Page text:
You know a website is using SSL when you see HTTPS at the beginning of the URL and the “green padlock” and/or the “green address bar” in your browser. All browsers implement this indicator slightly different, but it’s usually to the left or right of the URL in the address bar. Sometimes the lock is grey, not green. All major browsers – including mobile browsers on Android and iPhone – display the padlock.

The SSL Store

The Components and Benefits of SSL

SSL has two components: the protocol and certificates. The protocol is supported by your web server OS and by the client’s OS and browser. Every website that wants to use SSL needs to have an SSL Certificate before they can turn on the protocol on their server. These certificates come from Certificate Authorities (CAs), companies that are trusted by device manufacturers and browser developers to handle the proper issuance of individual certificates for the millions of sites on the web. SSL certificates are usually sold in yearly increments – validity periods are available from one to three years – after which they expire and the website owner must obtain a new certificate. Certificate expiration occurs because it allows the CA to perform another check on the website’s identity and owner, which is how SSL provides accurate authentication of the server.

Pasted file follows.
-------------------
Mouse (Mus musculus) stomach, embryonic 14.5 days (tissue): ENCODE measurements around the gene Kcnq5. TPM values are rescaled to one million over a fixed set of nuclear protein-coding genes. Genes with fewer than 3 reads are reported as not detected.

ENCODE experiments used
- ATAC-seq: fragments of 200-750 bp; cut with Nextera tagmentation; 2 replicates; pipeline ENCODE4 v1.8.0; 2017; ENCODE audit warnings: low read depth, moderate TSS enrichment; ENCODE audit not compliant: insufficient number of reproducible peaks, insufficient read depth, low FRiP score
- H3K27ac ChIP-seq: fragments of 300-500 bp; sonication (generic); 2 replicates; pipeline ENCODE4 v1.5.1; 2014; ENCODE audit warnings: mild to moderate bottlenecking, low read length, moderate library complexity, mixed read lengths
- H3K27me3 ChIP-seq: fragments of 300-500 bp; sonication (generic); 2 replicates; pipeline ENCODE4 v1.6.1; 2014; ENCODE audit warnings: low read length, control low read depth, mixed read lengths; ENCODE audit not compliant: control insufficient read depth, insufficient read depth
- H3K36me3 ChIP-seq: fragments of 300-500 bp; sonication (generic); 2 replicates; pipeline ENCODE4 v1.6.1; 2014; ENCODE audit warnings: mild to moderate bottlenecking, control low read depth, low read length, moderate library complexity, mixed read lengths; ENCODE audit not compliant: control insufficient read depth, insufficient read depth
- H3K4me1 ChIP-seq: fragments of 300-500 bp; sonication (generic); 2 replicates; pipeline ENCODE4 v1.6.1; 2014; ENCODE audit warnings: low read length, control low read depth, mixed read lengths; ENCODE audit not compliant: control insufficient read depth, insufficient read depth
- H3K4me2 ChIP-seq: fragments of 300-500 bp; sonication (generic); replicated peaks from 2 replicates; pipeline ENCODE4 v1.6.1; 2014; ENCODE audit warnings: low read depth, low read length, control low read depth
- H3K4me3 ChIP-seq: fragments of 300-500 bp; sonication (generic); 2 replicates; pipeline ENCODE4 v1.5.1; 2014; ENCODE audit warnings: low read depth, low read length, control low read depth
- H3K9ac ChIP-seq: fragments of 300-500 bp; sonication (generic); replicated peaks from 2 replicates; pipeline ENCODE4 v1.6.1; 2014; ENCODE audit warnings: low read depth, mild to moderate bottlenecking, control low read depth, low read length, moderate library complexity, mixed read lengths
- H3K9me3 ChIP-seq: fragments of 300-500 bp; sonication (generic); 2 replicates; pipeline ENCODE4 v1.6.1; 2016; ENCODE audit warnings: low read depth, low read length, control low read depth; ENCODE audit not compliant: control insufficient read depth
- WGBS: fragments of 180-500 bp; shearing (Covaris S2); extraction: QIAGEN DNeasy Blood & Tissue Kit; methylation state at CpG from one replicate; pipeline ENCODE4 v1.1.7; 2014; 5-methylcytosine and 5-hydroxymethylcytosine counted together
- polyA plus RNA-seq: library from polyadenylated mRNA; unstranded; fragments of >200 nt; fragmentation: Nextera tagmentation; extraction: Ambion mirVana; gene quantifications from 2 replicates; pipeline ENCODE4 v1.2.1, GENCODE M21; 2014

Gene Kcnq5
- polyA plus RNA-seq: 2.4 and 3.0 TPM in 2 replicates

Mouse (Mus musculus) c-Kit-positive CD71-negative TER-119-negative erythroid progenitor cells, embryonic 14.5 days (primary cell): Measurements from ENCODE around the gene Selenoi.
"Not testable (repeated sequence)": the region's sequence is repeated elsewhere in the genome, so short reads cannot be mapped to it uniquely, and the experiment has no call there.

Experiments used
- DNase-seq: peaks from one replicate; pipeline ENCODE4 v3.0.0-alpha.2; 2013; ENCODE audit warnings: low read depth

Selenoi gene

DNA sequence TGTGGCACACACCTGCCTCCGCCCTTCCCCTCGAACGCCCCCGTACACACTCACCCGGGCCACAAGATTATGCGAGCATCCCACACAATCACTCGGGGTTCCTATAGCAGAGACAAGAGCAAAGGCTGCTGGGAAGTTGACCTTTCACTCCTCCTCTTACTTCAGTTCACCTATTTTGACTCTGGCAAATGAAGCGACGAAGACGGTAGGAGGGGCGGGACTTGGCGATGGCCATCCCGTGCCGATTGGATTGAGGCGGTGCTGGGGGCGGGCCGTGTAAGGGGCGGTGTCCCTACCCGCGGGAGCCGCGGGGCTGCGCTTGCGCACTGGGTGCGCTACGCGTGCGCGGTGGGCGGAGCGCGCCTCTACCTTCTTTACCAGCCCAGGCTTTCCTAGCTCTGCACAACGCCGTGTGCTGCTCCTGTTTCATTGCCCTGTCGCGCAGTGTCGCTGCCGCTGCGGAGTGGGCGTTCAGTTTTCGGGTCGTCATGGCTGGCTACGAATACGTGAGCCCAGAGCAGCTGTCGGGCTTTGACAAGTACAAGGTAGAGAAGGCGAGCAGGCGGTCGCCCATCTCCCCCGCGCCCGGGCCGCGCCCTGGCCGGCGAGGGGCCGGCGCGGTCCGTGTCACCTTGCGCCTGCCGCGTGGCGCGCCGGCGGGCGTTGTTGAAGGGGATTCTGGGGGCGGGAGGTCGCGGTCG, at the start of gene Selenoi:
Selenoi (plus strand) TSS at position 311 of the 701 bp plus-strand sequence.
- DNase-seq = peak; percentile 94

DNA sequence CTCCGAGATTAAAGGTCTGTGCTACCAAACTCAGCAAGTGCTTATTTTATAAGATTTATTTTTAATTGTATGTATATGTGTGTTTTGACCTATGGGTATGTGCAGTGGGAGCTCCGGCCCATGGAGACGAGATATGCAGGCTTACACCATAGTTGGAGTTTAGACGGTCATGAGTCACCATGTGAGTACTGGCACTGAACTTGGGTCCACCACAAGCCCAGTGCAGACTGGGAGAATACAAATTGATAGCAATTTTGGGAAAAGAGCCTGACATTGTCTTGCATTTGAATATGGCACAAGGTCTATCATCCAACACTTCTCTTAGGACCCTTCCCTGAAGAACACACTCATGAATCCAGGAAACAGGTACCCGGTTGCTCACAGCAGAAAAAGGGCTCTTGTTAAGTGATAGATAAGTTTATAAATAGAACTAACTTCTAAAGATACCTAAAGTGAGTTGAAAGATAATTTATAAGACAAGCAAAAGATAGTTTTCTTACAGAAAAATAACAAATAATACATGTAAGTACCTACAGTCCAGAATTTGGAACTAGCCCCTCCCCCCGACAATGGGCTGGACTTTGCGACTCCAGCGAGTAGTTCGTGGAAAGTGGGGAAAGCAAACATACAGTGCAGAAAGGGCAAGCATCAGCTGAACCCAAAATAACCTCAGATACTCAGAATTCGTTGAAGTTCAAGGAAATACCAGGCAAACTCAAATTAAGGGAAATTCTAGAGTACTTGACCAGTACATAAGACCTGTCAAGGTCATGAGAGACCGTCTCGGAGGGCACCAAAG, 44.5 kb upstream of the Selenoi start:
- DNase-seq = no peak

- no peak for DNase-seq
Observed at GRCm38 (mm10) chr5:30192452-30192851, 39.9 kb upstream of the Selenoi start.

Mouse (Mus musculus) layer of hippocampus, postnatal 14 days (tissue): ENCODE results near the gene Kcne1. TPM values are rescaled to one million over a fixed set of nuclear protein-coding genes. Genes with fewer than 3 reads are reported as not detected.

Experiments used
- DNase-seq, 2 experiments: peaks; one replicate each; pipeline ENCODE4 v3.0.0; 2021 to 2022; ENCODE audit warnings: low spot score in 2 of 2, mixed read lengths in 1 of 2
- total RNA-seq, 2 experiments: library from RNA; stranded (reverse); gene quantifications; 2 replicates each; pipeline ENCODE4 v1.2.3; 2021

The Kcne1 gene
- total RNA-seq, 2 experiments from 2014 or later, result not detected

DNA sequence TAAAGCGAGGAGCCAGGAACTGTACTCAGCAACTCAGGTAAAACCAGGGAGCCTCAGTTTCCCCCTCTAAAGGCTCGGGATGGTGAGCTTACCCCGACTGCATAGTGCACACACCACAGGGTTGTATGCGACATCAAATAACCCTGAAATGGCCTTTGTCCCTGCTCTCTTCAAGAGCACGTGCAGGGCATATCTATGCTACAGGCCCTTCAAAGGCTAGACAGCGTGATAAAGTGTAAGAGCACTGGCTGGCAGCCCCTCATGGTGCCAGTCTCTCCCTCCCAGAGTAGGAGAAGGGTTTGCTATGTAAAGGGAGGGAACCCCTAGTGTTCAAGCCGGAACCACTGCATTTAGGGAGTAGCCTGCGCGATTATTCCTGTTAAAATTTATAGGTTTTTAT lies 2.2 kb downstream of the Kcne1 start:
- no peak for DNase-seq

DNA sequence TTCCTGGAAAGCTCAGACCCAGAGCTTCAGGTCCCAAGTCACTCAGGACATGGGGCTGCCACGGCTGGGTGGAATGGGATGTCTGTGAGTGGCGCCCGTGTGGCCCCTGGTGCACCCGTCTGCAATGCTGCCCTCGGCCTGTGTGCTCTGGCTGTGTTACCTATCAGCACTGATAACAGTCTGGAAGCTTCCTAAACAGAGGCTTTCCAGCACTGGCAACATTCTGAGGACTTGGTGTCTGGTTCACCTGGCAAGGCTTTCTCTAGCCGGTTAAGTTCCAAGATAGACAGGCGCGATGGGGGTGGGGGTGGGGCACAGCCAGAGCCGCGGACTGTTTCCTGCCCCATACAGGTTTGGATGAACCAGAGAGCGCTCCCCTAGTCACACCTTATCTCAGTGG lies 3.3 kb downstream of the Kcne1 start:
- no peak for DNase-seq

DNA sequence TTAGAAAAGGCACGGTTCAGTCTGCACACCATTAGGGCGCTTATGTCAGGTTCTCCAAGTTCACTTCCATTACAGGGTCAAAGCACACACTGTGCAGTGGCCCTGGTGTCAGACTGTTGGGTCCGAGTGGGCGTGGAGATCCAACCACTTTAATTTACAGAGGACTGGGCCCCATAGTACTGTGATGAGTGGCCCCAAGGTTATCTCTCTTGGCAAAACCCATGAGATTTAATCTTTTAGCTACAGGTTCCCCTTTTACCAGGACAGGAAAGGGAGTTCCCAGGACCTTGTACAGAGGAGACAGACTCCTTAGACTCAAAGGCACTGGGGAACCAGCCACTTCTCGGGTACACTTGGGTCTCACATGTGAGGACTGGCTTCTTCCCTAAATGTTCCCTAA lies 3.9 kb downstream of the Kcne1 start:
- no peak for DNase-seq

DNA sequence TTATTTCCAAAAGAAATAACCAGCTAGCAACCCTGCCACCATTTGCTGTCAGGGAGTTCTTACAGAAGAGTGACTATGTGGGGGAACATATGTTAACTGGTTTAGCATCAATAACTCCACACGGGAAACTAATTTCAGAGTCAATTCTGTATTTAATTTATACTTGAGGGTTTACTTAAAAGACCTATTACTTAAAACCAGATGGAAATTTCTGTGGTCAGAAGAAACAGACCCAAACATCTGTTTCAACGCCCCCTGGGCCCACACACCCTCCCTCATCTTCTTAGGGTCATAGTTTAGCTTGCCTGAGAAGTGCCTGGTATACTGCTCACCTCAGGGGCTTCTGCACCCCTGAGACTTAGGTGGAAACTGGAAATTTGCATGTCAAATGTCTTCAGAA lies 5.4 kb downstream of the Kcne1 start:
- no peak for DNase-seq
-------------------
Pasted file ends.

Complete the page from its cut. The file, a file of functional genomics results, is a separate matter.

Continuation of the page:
There are numerous real-world situations where SSL helps improve your user’s experience which may not seem immediately obvious. The benefit that most people are aware of is that SSL can prevent your user’s sensitive information from being leaked or intercepted through encryption, which helps prevent identity theft and account compromise, among other things. But did you know SSL also prevents content injection? Such as an ISP or Hotspot placing extra cookies or ads onto a site, which ensures a better user experience. Man in the middle attacks or spoofing are also prevented because other servers are not able to reproduce your SSL certificate, which makes active network attacks significantly more difficult.

Every website is capable of obtaining an SSL certificate, and SSL is the only widely deployed option for in-transit encryption between clients and servers. In the last 3-4 years the proliferation of Internet monitoring/surveillance, hacking and phishing attacks, and ISP content injection and tampering have led to a major increase in the use of SSL. All indications are that HTTPS will overtake HTTP within a few short years.